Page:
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Singapore showdown: 5 of the city's best laksas

Singapore showdown: 5 of the city's best laksas

The uniquely Singapore delicacies are at almost every corner of the streets: follow our tips and find out the best places to taste an authentic laksa.

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If you're planning to visit Singapore, for sure you can't miss a visit to one of the city's quaint eateries: the laksas' hawker stalls and their amazing dishes cooked at the moment right under your sight.

It’s not surprising to find these uniquely Singapore delicacies dished out at the corner of almost any street. Essentially a bowl of soup that perfectly balances sweet, sour, salt and spice, laksa recipes are the fusion food with locally available fruits, herbs, flavours and produce, laksas are an authentic pleasure that goes far beyond the few dollars they cost.

Below, you can find the best addresses not to miss if you're travelling to Singapore and you are eager to taste on of the authentic flavours of the city.  

Sungei Road Laksa

With only one thing on the menu, Sungei Road Laksa is the humble eatery on Jalan Berseh. They have been serving iconic laksa to hoards of customers for years, and neither locals or tourists appear to be discouraged by lengthy waits with some – including me – standing in line for more than an hour to try the famous laksa. Such is the popularity, that it recently incresded from $2 to $3, angering some locals.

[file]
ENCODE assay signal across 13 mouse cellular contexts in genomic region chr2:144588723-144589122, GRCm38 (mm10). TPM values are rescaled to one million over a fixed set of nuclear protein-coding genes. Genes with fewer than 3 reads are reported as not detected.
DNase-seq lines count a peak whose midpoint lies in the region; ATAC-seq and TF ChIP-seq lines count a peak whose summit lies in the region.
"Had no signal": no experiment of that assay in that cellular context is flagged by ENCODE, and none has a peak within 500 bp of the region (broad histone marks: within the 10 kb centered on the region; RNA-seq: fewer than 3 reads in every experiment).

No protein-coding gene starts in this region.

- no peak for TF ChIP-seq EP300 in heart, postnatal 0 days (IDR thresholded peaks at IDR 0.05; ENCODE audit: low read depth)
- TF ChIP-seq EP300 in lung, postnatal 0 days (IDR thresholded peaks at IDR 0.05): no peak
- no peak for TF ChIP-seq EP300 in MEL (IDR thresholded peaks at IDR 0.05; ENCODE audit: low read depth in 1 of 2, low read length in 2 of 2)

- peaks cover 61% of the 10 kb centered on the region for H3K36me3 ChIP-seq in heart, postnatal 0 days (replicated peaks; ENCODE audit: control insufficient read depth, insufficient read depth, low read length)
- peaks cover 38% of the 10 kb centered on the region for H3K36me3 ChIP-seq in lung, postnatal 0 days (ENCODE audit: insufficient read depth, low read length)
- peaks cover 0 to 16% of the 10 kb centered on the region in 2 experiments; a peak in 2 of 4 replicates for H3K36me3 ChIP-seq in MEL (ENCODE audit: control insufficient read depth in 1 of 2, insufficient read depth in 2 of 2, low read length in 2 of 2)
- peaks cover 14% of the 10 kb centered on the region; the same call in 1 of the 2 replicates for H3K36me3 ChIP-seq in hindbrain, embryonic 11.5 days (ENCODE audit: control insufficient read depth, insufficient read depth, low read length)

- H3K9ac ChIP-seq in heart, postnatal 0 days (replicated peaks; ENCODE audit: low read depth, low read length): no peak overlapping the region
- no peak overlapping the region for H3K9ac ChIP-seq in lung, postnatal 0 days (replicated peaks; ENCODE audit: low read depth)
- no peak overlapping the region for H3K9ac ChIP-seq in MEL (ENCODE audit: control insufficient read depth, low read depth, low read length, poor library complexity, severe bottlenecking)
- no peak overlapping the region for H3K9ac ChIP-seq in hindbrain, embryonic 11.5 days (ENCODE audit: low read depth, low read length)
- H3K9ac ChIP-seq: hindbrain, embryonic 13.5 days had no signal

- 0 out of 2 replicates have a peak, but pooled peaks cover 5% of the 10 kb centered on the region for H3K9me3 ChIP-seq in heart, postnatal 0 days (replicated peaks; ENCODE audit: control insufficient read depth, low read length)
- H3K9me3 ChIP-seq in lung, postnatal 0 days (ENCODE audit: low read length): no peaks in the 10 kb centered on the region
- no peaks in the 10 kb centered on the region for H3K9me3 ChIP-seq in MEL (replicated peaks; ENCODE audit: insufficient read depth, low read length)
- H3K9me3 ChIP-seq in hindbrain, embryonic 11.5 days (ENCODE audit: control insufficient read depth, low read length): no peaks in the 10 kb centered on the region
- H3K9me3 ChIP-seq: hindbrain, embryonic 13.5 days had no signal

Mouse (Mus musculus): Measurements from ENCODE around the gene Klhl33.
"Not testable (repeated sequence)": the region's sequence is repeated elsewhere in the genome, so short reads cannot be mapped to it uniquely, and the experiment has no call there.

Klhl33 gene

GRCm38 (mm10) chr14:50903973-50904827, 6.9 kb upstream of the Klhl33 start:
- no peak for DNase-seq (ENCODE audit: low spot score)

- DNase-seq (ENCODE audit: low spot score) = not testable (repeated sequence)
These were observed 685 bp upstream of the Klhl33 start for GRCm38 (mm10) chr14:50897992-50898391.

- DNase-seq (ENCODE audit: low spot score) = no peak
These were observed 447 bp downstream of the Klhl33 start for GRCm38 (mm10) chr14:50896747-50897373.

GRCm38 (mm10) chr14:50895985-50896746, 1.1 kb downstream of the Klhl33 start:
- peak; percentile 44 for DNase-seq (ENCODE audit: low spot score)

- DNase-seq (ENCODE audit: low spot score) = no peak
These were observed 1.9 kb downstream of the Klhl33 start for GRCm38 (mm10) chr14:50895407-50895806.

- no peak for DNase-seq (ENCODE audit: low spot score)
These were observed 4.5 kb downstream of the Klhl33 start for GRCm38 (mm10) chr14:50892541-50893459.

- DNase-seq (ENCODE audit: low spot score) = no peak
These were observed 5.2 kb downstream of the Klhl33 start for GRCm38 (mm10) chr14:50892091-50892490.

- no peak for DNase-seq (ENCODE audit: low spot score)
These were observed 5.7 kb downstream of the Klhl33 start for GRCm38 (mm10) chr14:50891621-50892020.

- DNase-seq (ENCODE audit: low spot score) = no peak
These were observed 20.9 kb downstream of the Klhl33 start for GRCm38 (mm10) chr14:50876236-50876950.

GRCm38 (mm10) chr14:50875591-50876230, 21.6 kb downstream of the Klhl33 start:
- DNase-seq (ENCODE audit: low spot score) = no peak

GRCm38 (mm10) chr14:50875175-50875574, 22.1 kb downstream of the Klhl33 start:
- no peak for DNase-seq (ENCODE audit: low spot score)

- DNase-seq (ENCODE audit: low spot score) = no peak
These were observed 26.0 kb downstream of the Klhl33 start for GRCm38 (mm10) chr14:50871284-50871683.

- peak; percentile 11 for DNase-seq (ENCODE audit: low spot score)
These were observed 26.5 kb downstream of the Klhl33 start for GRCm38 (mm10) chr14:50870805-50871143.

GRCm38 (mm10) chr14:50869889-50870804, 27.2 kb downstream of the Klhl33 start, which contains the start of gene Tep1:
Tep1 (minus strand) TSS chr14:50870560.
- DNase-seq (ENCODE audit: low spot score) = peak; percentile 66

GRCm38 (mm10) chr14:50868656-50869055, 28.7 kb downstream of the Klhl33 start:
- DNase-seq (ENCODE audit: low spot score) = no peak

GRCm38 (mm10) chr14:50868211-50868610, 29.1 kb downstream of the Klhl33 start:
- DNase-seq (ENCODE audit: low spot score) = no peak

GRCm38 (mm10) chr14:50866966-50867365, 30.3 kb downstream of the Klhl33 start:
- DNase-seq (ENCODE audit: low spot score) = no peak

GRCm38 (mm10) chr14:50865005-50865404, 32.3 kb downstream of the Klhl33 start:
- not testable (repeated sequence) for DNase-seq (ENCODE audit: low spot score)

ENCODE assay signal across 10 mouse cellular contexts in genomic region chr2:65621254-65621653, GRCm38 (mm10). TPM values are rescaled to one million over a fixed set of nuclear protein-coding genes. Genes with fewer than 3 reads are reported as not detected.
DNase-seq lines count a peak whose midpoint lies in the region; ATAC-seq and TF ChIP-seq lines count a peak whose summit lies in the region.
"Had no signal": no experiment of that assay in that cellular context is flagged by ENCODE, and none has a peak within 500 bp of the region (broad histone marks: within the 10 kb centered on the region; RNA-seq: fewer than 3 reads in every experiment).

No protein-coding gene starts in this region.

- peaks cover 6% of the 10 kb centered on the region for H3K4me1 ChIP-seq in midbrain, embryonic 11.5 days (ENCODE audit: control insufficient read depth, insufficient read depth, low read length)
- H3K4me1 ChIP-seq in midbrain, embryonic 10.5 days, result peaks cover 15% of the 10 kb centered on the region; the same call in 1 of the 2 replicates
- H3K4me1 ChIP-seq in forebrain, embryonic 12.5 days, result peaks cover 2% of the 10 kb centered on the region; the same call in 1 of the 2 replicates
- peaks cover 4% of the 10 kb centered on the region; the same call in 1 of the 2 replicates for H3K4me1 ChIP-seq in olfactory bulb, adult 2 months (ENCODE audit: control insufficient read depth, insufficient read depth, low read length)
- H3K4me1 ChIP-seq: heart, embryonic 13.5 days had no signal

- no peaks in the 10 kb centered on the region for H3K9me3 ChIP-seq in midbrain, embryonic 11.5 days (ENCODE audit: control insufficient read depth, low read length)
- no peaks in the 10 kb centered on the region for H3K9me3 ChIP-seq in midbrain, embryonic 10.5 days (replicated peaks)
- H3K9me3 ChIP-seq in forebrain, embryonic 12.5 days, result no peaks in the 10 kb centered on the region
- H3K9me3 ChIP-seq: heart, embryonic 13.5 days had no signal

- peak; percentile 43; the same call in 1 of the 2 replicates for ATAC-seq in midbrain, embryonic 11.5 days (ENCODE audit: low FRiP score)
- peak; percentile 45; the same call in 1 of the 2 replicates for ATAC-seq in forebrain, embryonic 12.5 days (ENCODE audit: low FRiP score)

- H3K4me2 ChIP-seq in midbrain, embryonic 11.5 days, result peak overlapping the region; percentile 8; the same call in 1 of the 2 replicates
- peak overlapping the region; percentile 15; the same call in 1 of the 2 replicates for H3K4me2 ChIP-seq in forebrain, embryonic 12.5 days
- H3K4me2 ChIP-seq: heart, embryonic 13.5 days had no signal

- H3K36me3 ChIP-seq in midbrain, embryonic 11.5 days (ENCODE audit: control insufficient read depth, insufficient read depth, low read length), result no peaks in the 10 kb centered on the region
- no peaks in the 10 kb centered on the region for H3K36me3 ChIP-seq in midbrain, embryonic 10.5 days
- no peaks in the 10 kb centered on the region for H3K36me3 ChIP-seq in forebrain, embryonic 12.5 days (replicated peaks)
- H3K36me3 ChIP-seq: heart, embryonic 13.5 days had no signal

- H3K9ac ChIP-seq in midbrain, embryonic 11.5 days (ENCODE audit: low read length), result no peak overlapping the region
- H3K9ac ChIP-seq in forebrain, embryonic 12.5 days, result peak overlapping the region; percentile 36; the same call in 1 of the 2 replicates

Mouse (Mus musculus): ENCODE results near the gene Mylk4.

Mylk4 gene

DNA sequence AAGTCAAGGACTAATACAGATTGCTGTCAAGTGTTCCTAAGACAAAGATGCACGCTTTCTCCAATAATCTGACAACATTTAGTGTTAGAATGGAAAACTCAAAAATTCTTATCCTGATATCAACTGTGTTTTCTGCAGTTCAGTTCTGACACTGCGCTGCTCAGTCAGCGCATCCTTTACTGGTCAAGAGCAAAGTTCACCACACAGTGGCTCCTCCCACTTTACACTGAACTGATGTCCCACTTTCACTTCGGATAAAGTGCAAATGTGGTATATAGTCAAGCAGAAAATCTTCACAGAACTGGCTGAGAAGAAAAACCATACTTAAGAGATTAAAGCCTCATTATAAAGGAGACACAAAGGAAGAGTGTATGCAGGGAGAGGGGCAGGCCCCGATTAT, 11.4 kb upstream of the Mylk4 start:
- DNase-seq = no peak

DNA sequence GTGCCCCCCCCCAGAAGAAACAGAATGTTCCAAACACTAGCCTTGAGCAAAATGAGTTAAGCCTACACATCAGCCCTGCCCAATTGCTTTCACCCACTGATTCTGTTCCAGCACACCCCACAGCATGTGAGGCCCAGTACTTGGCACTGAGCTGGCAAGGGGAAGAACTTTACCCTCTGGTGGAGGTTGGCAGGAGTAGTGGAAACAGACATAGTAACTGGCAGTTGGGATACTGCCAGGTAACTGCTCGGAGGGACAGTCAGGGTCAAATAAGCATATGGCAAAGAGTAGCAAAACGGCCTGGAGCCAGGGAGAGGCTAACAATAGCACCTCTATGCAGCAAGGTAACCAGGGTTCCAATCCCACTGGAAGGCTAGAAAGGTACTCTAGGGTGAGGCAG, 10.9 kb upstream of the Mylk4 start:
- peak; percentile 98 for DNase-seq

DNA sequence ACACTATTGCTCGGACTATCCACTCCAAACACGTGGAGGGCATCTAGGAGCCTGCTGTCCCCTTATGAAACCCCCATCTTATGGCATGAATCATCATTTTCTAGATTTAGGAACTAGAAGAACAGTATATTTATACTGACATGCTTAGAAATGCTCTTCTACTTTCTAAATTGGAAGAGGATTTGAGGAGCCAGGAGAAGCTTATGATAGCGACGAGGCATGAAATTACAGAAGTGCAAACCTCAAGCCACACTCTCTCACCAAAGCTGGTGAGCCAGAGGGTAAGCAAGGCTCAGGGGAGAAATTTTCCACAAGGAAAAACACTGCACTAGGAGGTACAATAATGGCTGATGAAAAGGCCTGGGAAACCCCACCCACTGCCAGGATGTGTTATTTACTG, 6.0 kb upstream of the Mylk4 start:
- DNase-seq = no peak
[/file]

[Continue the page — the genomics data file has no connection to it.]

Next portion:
As the declaration note states on the glass window of the vendor stand, “There is no other branch for Sungei Road Laksaso rest assured that this remains a one-location operation, not franchised like some of Singapore’s other popular laksa outlets.
The laksa gravy is cooked over charcoal to produce a light and not too spicy broth – that’s what the sambal (chilli sauce) is for. I opt to stir in spoonfulls of sambal for that extra kick. Topped with a fishcake and a scattering of cockles, it is a rather dainty serving compared to other outlets. My only problem with the laksa here, was that it didn’t come with egg or prawns like many of the city’s other options. Still, for $3 it’s good value and is packed with lip-smacking’ flavours.